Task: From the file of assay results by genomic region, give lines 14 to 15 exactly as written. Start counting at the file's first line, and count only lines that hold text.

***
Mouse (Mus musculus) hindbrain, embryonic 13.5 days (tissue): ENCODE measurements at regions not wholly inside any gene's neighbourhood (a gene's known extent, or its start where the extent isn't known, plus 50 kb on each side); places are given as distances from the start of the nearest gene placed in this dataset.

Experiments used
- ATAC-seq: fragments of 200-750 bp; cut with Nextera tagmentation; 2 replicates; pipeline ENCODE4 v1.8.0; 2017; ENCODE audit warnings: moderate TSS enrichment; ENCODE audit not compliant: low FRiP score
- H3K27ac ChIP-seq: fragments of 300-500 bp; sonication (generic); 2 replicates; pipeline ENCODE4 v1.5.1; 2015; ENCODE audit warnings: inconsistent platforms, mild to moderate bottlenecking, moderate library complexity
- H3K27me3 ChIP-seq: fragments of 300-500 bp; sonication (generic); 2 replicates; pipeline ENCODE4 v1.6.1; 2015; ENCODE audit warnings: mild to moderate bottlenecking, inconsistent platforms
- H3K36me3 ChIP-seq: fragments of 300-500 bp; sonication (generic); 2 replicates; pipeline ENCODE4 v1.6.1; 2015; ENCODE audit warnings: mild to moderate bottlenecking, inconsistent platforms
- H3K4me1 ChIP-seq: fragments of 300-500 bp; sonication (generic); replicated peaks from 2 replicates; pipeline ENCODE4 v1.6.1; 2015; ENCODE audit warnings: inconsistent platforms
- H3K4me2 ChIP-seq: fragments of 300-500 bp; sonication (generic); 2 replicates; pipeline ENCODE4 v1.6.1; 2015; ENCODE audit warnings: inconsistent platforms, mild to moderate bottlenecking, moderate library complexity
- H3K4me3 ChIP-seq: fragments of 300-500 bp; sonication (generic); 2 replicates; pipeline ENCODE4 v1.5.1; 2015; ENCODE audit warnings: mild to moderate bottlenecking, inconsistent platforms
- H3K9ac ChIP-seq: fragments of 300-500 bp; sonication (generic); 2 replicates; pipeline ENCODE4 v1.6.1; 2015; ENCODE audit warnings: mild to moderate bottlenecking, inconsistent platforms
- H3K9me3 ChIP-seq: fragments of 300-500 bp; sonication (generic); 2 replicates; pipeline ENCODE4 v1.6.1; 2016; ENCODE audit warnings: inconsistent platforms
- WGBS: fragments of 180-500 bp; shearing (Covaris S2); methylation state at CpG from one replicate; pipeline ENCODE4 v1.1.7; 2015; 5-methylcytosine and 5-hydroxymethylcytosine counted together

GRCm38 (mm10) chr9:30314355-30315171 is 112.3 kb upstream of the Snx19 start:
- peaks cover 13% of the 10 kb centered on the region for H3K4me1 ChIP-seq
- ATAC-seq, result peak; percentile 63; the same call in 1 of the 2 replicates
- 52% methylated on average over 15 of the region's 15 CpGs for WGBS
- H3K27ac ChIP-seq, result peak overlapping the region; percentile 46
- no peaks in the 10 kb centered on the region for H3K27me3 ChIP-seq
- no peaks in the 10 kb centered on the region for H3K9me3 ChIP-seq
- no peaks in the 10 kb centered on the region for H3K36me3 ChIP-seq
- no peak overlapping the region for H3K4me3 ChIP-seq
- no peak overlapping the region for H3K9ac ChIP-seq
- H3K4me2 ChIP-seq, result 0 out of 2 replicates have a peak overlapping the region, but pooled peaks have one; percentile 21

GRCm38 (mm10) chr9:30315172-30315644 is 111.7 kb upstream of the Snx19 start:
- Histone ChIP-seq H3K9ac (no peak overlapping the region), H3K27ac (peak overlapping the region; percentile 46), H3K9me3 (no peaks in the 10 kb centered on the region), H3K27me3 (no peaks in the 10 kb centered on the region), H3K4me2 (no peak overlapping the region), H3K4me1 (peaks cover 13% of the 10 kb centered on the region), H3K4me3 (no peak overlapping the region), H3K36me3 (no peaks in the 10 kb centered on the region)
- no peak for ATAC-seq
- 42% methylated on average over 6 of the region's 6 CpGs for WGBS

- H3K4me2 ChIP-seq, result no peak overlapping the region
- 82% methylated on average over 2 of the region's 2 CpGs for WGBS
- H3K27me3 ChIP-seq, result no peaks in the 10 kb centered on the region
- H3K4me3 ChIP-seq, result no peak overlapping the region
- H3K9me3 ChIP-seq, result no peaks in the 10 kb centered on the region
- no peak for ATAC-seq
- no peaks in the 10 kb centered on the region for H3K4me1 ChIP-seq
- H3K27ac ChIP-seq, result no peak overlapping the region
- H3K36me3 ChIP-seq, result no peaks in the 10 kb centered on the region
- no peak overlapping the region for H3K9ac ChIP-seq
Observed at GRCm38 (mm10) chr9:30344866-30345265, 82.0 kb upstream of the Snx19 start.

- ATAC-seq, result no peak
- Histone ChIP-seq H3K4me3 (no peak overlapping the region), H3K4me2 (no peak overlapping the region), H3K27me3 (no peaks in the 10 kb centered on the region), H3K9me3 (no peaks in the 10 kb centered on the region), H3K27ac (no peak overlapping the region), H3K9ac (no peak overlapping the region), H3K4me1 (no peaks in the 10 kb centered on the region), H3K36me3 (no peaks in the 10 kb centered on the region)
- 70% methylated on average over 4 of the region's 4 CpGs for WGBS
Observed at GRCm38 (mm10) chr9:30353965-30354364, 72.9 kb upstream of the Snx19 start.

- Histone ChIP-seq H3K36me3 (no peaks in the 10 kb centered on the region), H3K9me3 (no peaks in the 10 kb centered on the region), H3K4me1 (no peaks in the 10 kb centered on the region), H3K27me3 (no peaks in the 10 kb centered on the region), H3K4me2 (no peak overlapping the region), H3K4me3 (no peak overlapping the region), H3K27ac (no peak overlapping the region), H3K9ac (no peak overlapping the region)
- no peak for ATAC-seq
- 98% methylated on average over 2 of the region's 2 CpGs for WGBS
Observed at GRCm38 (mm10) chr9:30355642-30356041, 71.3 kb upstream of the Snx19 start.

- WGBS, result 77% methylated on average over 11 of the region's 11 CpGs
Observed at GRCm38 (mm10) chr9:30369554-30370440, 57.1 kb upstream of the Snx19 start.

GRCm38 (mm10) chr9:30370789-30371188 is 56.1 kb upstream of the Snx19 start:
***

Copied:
- peaks cover 13% of the 10 kb centered on the region for H3K4me1 ChIP-seq
- ATAC-seq, result peak; percentile 63; the same call in 1 of the 2 replicates